Author: Dawn C., Founder of Chako
I’ve raised a few dogs from puppies in my time, fostered a ton of puppies and dogs, and worked with many shelter dogs. I’ve shown dogs in ADBA, UKC, and ADBA, participated in weight pull, flyball, agility, obedience, Shutzhund and even tried some paws at dock diving.
Every time I start a dog from a puppy, one that I’m going to spend the next fifteen years with, I reflect on what I’ve learned from the last dog and how I’m going to use that knowledge to help raise a puppy into a respectable adult dog.
These are the things that, ultimately, become important to me as the dog grows and in how my relationship with the dog develops, and they might prove useful to you. Even if you’re not starting with a puppy, wherever you’re at in that relationship, some of the suggestions below might prove useful to you.
1) I like to compete in dog activities, but I only participate in dog-related sports that we both find fun. It has to be fun for the dog, and fun for me. If one of us is not having fun with the sport, it’s time to find a new sport. This means that I don’t use things in my training that regularly make it NOT fun for the dog. I would watch trainers in the Schutzhund club rely on shock collars for everyday training in the sport. My personal motivation for engaging in dog sports is to do something that my dog and I can both enjoy, not to satisfy my ego and definitely not to pad my wallet (it tends to have the exact reverse effect on my wallet, actually). It’s more about fun than it is about getting a perfect score. Sure, the high score is nice. The ribbons are nice, but if neither the dog nor myself are having a blast, then why bother? Life is too short for the both of us. We should get the most out of our few years on this planet.
2) I select about three or four commands I want the dog to know really well and focus on those. I train others, of course, but since I’m not a stay at home dog mom (I work, I do rescue, I volunteer at Chako events), I know I need to really focus on what the truly important stuff is that I want engraved in my dog’s brain. For me, these are “heel,” “come,” “out,” and crate-kennel training. Leash walking is a close second to those, but the all important four are the ones we practice the most, especially as the puppy matures into a teenager with attitude. Of course she knows sit, down, wait and stay, but I’ve learned in my many years that focusing on honing too much, too soon, means everything suffers just a little bit if you don’t have the time to dedicate to proofing. So, the do-or-die commands are the ones that really could save her life or that are serious foundations for later competition obedience (like heel). The rest is easy. Getting a terrier-based breed to “come” when they are chasing a squirrel across the street, with an oncoming car approaching (because they are somehow accidentally not attached to a leash and loose in public) is a life-saving endeavor. I practice come from day one, and it’s always, always, always positive. I let her harass the chickens behind the fence, say “come,” give her the best treats ever, and let her go right back to harassing them. Hopefully, this training never needs to pay off, but if it IS needed, I hope I’ve set the right foundation. (And, over time, she has learned that harassing the chickens just isn’t that entertaining, anymore, thankfully.)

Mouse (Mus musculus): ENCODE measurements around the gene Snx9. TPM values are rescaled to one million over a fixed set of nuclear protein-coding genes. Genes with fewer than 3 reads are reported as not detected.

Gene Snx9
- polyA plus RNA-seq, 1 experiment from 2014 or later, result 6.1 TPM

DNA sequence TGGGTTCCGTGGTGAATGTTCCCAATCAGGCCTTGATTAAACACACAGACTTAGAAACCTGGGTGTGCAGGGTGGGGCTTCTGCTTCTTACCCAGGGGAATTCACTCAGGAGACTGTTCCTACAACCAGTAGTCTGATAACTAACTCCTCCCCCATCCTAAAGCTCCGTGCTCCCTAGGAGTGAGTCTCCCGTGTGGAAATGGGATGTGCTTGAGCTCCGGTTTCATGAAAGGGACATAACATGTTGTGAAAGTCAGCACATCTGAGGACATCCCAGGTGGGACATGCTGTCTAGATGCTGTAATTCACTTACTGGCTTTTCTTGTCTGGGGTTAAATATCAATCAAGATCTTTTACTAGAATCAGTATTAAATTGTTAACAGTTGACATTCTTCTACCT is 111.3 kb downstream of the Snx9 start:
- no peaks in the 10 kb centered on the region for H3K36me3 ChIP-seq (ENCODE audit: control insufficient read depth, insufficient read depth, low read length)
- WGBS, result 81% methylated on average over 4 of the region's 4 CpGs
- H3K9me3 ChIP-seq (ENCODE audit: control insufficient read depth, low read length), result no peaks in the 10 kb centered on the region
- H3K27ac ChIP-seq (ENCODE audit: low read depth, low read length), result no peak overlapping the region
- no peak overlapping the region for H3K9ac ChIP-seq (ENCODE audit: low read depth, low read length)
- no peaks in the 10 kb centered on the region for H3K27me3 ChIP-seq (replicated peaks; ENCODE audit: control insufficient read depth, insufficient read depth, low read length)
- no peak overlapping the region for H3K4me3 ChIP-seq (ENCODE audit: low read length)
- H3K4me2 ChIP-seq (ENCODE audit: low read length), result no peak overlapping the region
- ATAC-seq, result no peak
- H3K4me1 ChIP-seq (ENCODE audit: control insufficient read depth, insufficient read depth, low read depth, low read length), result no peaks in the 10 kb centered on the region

Coming, even with the temptation of her handsome Rottweiler playmate.
3) I make proper socialization a priority. This doesn’t mean dog parks. It means supervised play dates, excursions, plans that entail bringing the puppy along to expose her to new environments, sights, sounds and experiences. The river. Some doggie playmates. The Fountains in Roseville. The stuffed dog-sized bear in the Orvis store. A dog-friendly winery. Restaurant patios where we work on manners in public. All of these excursions are timed in coordination with the appropriate puppy vaccinations, of course.
4) I sign up for activities that I have to go to, as long as we’re having fun. Currently, this is nosework, a new sport for me. It makes me get out every week with other dogs and practice a skill, working toward competition. Signing up for classes or workshops is a great way to make sure you take the time to work with your dog and get him or her out there, using that doggie brain and expelling some of that wonderful energy. Ultimately, it gets me away from my computer, desk, television, and phone (well, mostly, on that last one) and puts my brain into an entirely different mode where I have to connect with an animal that’s a completely different species from the one I’m around all day at work. (And here’s a plug for Chako’s Meetup, which will get you out and about with your dog thanks to classes, workshops and fun walks).
Soli in her nosework harness
As a puppy mom, there is also one really important mindset to have. Some of your stuff is going to get messed up. A shoe might be chewed, even though you’re diligent about keeping them out of reach. Your carpet might never be the same. The new hanging lantern from Ikea–Toast!–because you thought you’d placed it out of reach, but you really didn’t. That garden? Get a puppy-proof fence or say goodbye. Such trials and tribulations come with the territory of puppyhood, especially with a terrier-based breed. Go into that with eyes open and a relaxed attitude, knowing that stuff is just stuff and if you’re consistent and diligent, the pernicious puppy phase will pass and your shoes will breathe a collective sigh of relief, no longer in constant danger of destruction.
One of Soli’s victims – an innocent bed.